LOS ANGELES (AP) – “Reba Hart is a lot like Reba McEntire,” says the country music star about the sitcom character she plays on the WB’s “Reba.”

“We’re very fiery. We are both very loyal to our family. And we are very protective mothers,” McEntire explains. “And we get ourselves in jams every once in a while by things we say or do.”

The singer-turned-actress was talking in her dressing room on the 20th Century Fox lot where “Reba” is filmed. Now in its third season, the series (8 p.m. EST Fridays) is a solid hit, particularly with teenage and adult women.

During rehearsal of a scene involving a loud family argument for the episode airing Friday, McEntire halts the heated exchange to note the lack of a key detail in the script.

An adjustment is quickly made; one gets the feeling little gets past this country girl.

The Grammy-winning performer has sold more than 48 million records in her 25-year career. She’s currently on a 33-stop tour, featuring songs from her latest album, “Room to Breathe.” She also sings the “Reba” theme song, “I’m a Survivor.”

In 2001, she starred on Broadway as sharpshooter Annie Oakley in the musical “Annie Get Your Gun,” a role she also played in the TV miniseries “Buffalo Girls.”

But she was a neophyte in the world of weekly sitcoms when she auditioned for her current series, which was initially titled “Sally.”

“The reason for her success in every part of her life is that she never hesitates to ask for help,” says Christopher Rich, who plays Reba’s ex, dentist Brock Hart, now married to his hygienist, Barbra Jean (Melissa Peterman).

Perhaps best known as dim anchorman Miller Redfield on “Murphy Brown,” Rich first worked with McEntire in the 1991 made-for-TV movie “The Return of the Gambler: The Luck of the Draw.”

“She always keeps her spirit up, as much as you can ask anyone to do,” he says, expressing admiration for her “work ethic.”

McEntire, 48, describes herself as “an easy going person,” usually soft spoken, but no pushover when it comes to taking care of business.

“I stand up for my rights and I like to say it with a smile, but if it’s not perceived as something I really want, they are not taking me seriously, then I have to give a little bit more volume,” she says.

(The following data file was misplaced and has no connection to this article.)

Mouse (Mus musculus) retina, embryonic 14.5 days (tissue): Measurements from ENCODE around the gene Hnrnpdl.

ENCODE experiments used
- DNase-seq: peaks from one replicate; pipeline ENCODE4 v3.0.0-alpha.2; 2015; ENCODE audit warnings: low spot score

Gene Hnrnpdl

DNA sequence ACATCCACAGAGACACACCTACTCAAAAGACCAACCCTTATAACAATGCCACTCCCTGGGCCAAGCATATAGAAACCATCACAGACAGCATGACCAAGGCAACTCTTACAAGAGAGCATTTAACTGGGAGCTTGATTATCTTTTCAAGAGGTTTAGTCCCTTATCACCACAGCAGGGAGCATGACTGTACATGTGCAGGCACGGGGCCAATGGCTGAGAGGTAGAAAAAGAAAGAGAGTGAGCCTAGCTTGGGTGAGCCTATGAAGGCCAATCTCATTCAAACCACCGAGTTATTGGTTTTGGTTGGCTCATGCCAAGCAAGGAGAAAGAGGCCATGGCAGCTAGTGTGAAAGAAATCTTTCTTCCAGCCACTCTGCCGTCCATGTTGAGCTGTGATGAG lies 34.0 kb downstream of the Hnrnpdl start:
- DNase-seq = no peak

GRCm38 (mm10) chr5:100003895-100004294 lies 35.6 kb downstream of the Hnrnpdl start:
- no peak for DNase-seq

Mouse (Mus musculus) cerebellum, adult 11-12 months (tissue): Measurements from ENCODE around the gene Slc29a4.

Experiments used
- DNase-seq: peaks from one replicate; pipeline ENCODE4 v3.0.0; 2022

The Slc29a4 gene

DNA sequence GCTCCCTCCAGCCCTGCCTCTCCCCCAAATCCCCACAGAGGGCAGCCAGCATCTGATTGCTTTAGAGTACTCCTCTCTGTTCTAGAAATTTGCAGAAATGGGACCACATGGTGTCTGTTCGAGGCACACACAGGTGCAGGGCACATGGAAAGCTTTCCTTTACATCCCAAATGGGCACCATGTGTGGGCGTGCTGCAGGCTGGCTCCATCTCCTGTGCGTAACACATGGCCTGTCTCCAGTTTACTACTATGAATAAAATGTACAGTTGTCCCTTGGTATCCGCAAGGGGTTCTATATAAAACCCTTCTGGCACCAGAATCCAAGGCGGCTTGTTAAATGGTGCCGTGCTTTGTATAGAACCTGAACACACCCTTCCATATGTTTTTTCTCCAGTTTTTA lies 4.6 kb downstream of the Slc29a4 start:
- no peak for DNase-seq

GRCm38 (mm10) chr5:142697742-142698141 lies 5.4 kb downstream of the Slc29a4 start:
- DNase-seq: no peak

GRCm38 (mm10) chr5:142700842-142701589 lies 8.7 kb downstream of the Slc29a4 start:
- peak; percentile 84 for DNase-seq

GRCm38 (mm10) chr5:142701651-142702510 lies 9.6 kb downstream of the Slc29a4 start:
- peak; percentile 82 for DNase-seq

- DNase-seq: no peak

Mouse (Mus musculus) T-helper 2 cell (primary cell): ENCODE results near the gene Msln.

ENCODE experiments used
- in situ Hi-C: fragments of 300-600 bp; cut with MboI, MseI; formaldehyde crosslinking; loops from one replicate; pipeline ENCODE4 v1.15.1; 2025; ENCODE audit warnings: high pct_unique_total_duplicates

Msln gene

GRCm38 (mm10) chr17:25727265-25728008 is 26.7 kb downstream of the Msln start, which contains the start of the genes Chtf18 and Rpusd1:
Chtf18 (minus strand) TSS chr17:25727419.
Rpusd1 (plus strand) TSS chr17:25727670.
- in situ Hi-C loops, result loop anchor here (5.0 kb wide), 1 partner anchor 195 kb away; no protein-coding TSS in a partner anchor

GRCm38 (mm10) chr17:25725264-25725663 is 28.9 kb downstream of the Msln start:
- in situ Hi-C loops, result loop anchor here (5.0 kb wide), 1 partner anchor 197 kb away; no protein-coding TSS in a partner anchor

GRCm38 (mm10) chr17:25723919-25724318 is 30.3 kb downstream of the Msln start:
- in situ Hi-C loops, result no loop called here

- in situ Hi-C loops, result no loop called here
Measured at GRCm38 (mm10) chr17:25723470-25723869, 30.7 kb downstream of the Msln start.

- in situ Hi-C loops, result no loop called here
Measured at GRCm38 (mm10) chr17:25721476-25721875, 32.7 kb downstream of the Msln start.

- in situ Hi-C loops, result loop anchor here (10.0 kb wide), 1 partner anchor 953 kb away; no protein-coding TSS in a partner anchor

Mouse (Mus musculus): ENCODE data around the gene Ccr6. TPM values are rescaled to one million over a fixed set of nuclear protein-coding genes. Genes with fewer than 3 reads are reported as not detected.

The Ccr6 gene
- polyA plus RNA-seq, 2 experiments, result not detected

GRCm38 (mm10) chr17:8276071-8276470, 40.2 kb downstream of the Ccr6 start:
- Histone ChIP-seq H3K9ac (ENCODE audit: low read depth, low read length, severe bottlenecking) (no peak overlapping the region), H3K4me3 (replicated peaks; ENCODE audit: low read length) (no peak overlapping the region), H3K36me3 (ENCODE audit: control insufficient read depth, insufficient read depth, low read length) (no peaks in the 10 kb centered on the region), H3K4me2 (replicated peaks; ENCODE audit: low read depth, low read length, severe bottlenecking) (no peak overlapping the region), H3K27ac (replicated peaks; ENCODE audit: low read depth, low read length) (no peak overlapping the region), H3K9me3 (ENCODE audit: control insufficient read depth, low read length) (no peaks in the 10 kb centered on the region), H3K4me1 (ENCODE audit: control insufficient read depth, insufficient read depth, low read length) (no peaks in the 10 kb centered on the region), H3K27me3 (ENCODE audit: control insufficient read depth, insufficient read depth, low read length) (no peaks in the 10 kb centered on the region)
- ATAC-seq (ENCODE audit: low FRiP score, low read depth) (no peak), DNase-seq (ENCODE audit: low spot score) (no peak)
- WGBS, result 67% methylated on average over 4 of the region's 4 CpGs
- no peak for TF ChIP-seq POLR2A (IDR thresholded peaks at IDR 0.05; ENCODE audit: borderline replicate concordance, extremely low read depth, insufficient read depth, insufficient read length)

Recently there were rumors McEntire might hold out for more money on the series. Asked to comment, she lightly but firmly responds, “Everyone wants a reward for your hard work,” but then adds she’ll do the show “as long as the audience is willing to watch it.”

She loves portraying “a roller-coaster of emotions” on “a great family show about real family situations.”

“I’ve cried. I’ve prayed. I’ve thrown fits. I’ve laughed. I’ve gotten drunk … I’ve fought with Barbra Jean, with Brock. It’s just so interesting. It totally keeps my attention,” she said.

Rich, 50, says the series about the aftermath of divorce – “a very common American story” – resonates with audiences because “Everybody’s had some sort of heartbreak and you have to continue on. This is a show about continuing on.”

Executive producer Michael Hanel feels McEntire is a perfect fit for Hart, a woman who’s “had the rug pulled out from under her” but remains strong.

“She’s never said this to me,” Hanel continues, “but I believe her entire career is built on doing songs about women who find themselves in unexpected, sometimes untenable situations and climb their way out through their own strength and fortitude, and do it with a smile.”

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